I found this book a while ago and in true bookish fashion, wrote it on my to-be-read list (the to-be-read shelf was already bursting) and promptly forgot about it. But when visiting the bookstore with my Christmas money, I became reacquainted with this little novel.
Over the years I have read a few books by Cecelia Ahern and have always found them to have vastly different storylines and characters; the mark of a good writer. And so I picked up a copy of Lyrebird and added it to the crook of my arm where potential book sales could reside.
There was a short-listing process; involving re-reading the blurbs and at times sitting on the floor of the book store to begin to read each book. I have found over the years that this is a most effective way to make sure the actual writing is enjoyable enough to hold my attention for a few hundred pages. Lyrebird made the cut.
It was the first to be read during the post-Christmas break and the story can best be described with the same qualities of the main female character; sweet, cautious, curious, intelligent and lyrical.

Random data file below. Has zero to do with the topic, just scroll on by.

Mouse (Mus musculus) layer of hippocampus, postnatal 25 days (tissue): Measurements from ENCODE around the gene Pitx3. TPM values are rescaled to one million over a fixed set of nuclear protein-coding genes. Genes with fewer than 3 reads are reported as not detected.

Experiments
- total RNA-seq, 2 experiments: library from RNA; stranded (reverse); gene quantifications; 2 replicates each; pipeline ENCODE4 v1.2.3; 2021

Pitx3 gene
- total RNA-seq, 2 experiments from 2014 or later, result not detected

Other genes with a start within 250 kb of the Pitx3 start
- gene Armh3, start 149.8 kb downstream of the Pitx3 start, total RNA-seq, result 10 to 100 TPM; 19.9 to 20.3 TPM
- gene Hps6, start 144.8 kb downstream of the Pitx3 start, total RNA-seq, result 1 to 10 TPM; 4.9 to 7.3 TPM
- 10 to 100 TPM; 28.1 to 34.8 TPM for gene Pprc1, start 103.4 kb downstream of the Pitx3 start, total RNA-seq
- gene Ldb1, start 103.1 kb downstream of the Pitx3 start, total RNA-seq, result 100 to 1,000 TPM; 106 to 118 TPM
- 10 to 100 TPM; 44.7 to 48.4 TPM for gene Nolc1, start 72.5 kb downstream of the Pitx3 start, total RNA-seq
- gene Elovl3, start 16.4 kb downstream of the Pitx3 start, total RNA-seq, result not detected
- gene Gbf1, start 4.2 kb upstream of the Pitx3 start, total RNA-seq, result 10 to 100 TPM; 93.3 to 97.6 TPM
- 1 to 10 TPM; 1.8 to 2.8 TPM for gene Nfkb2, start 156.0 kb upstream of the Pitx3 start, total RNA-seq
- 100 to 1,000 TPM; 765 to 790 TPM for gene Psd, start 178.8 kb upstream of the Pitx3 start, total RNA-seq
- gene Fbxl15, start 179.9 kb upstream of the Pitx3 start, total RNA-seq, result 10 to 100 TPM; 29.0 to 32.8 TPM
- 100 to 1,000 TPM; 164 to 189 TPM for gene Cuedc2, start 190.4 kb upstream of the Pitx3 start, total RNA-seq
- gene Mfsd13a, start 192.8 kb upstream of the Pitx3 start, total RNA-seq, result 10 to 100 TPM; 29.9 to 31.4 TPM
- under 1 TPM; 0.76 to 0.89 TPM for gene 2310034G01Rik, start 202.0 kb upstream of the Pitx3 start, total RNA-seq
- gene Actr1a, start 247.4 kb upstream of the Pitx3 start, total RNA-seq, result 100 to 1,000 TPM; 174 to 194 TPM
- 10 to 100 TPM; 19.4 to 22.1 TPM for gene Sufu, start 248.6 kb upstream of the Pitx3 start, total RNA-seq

There were a few times I had to remind myself exactly why this woman who has lived in seclusion her whole life could possibly be aware of so much of the world, but access to a radio, magazines and almost unlimited time will account for a lot.
My other gripe with this novel is that the point of view often jumped from one character to another within the same scene. For example, we are with her as she sits alone, then with her as she watches him walk in, then, all of a sudden, we are with him as he explains where they are going next. It is a little issue, but one which popped up several times within the novel and were not done well enough to be seamless. If I notice something like this in a book, then it means there is a break in the magic of the story which is long enough for me to analyse what it was that just went wrong in the words.
That said, the book made me listen to the world around me. It made me tune it to the array of birds, the various insects, the sprinkler working on the golf course and the rumble of the first traffic of the day. If a book has the power to make you experience life in a different way, then it is well-worth the read.